My birth certificate states that I am Buddhist although I think my grandparents were Taoists. My parents are both Atheists. When I was 17, I tried to embrace Christianity and later attended an Anglican Church religiously. Then, when I was 25, I decided to explore Islam and spent about two years learning and practicing the religion.
I am curious about Judaism and Confucianism and even more intrigued by Sikhism and Hinduism. What am I then? I don’t really know and I am contented with not knowing.
According to the Oxford English Dictionary, “religion” is defined as a particular system of faith and worship or a form of recognition on the part of man of some higher unseen power as having control of his destiny to warrant obedience, reverence and worship.
So, if this is what defines religion, then I think I do have one because deep down, I believe in a higher divine power that has created all living things and each with a purpose. Although I have no idea who or what this divine power is, there is faith in me that it exists.
This faith is revealed to me and reinforced again and again whenever I witness the wonders of this world. The beauty and practicality of each organism inspires me to believe that there is a Creator who is amazingly creative and obsessed with perfection.
The only problem though, I don’t worship this Creator because I have no idea who or what it is, but I feel an absolute awe in its creations and try my best to respect them because it’s through the latter that the former is being revealed.
Now, I do wonder whether all these so-called religions practised by people around us today deserve to be called religion at all. For a start, many of them are either borne with the religion (such as my case), brought up to believe that this is the religion they belong to or by conversion through marriage or adoption.
I would like to argue that what we understand as religion today is actually a cultural practice. According to the Webster New World Dictionary, “culture” is the development, improvement and refinement of the mind, emotions, interests, manners and tastes, as well as arts, ideas, customs and skills of a given people in a given period of time. The Oxford English Dictionary defines it as the intellectual side of civilization.
If you notice, all the religions as we know of today; Hinduism, Buddhism, Judaism, Christianity, Islam, etc. were in fact revealed to a group of people at a specific period of time and through them, different practices were adopted and then practised for centuries later. Many religions have contributed to the development of great civilizations, arts, science, medicine, etc. In fact, if I remember my History lessons well, Islam was revealed to end the age of “jahiliah” or pagan ignorance.
Sure, they would like to believe that these practices are divine order and claim that it is through faith that they believe. My question is, is it really faith or simply cultural upbringing? After all, what they know about their religions are from secondary sources.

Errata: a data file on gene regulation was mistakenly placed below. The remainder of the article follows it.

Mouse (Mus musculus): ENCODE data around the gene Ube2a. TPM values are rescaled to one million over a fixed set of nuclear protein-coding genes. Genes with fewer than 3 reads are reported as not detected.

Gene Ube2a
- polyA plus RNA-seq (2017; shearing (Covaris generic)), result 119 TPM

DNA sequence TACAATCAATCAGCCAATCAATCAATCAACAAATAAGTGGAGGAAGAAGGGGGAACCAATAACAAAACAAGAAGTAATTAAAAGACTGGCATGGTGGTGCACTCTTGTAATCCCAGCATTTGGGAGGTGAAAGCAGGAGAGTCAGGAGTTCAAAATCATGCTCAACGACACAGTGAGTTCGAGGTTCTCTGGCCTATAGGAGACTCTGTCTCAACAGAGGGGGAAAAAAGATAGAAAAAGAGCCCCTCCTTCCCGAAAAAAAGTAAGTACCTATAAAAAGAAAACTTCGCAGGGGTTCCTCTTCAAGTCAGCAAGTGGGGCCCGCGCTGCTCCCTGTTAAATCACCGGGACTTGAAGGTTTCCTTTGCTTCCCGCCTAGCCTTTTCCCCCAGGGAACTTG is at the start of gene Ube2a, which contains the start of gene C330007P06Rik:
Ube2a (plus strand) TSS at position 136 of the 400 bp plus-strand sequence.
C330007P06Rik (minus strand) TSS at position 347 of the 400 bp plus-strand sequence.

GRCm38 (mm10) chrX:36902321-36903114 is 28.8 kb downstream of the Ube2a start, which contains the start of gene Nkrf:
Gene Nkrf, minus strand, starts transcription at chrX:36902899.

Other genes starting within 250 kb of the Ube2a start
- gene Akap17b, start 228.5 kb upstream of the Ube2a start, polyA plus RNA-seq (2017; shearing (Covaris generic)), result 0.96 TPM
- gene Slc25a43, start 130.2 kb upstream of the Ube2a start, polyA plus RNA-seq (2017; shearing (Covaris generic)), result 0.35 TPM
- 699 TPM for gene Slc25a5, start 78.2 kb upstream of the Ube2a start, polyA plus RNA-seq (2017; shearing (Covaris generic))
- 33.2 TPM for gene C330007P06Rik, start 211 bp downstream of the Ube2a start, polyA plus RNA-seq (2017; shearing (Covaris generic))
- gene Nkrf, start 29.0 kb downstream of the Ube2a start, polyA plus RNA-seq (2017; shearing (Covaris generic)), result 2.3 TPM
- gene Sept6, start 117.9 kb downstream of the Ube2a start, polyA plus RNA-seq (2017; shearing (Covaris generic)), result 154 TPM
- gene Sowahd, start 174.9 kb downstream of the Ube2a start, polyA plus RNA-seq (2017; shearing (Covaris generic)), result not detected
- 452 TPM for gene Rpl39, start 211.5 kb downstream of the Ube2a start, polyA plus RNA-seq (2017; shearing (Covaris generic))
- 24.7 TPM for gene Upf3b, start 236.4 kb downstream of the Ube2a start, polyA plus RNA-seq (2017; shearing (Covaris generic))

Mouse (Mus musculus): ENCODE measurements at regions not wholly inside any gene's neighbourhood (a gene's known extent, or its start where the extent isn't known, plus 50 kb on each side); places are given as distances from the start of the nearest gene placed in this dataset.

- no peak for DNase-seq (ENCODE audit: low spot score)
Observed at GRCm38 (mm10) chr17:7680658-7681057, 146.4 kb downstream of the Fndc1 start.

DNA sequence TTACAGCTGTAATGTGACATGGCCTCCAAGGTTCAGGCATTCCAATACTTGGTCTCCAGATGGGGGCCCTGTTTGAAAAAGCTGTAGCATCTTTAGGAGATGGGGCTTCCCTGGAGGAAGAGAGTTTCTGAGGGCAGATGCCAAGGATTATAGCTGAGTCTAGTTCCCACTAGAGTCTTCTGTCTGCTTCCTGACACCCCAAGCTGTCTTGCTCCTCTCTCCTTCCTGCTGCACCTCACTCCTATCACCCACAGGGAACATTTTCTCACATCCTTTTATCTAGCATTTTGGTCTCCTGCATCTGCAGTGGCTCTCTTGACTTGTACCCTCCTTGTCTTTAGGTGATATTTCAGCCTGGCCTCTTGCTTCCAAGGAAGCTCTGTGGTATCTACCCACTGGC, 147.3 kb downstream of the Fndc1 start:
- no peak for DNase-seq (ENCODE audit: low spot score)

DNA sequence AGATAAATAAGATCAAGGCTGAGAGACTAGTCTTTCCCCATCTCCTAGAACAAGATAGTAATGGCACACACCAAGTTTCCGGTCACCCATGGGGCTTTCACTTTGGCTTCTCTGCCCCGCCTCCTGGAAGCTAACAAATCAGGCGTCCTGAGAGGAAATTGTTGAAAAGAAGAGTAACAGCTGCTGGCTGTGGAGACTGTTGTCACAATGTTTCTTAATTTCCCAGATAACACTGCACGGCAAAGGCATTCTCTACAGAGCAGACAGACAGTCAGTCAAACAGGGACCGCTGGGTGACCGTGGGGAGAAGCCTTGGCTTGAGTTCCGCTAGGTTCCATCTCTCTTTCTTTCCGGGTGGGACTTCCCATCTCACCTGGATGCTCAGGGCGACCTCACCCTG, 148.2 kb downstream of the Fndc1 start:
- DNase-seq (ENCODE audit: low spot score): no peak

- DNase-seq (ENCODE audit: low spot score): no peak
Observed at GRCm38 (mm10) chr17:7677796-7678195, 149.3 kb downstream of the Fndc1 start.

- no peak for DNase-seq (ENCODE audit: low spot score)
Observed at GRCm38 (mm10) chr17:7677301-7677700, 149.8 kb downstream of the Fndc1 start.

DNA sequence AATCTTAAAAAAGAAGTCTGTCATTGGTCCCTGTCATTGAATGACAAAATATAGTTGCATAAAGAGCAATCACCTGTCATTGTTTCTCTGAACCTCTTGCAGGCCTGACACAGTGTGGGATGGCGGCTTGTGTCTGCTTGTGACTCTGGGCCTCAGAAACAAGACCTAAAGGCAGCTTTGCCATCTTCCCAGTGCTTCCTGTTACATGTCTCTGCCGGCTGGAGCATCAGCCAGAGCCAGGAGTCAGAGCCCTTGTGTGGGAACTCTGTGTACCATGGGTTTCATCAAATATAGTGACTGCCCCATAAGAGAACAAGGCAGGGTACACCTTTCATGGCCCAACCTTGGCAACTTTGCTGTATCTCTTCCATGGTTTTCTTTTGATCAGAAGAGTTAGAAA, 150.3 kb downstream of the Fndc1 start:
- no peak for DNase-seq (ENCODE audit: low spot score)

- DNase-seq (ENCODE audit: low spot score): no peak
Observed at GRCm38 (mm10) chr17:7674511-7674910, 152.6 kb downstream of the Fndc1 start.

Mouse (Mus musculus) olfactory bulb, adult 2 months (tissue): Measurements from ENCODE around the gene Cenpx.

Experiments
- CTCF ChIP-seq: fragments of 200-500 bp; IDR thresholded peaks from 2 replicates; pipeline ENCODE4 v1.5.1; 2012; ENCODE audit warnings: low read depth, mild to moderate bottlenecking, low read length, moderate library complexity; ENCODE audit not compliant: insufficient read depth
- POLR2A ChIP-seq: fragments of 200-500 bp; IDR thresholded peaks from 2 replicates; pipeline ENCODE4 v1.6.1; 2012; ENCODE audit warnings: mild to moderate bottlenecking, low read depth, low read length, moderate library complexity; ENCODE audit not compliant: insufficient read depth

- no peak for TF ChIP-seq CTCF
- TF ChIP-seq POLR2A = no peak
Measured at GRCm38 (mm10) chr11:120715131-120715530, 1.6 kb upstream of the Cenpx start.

When a child is borne of a Hindu family, she is taught that cows are sacred and she is told to offer prayers and worship to the Hindu Gods. If she is being brought up in a Christian family, she learns that Jesus Christ is the Son of God and her Saviour. She will follow her parents to church every Sunday and told to repent her sins. If she is Muslim, then she will be told that pork and alcohol are completely forbidden in Islam. This child, depending on which family she is being borne into, will learn the Holy Scripture of the religion and have her believe that this is the religion she belongs to.
While some children may be lucky enough to be given an opportunity to learn about other religions and eventually an option to choose, many do not. Is this called faith then and more importantly, does this qualify as religion?
I have known a couple of people who identify themselves as Muslims and yet, they consume alcohol but never pork. Does that mean they are Muslims? I don’t know and I don’t question anymore because to me, it is irrelevant. I do not associate Islam as a religion, but merely a cultural practice. Does that mean they do not have a religion? Again, I don’t know because it depends on their system of faith. If they have faith that there is a divine power who determines their lives and deaths, then does it really matter to me whether they consume alcohol or not?
I left the Anglican Church because I thought that I have committed a sin which is frowned upon by the church and refused to embrace a religion without fully practising what it preaches. Then, I question this so-called religion. Did I commit a sin because “someone” judges it so, or because God says so? Well, God hasn’t answered to me yet.
I am always curious what motivates someone to have faith in their religion. A common question I pose is how they know whether their religion is THE truth? Many people would often tell me, “It’s faith that guides me to believe.” But where does this faith come from? From your parents? The church? The mosque? Your friends? And most importantly, does this faith have to be defined, given a specific name and be exclusive rather than inclusive?
To me, faith has to come from within. I have no faith in a religion which makes me feel guilty about everything and instil in me a fear which I don’t truly comprehend. On the other hand, I have faith in a religion which teaches compassion, kindness, honesty, love and respect for all its creation.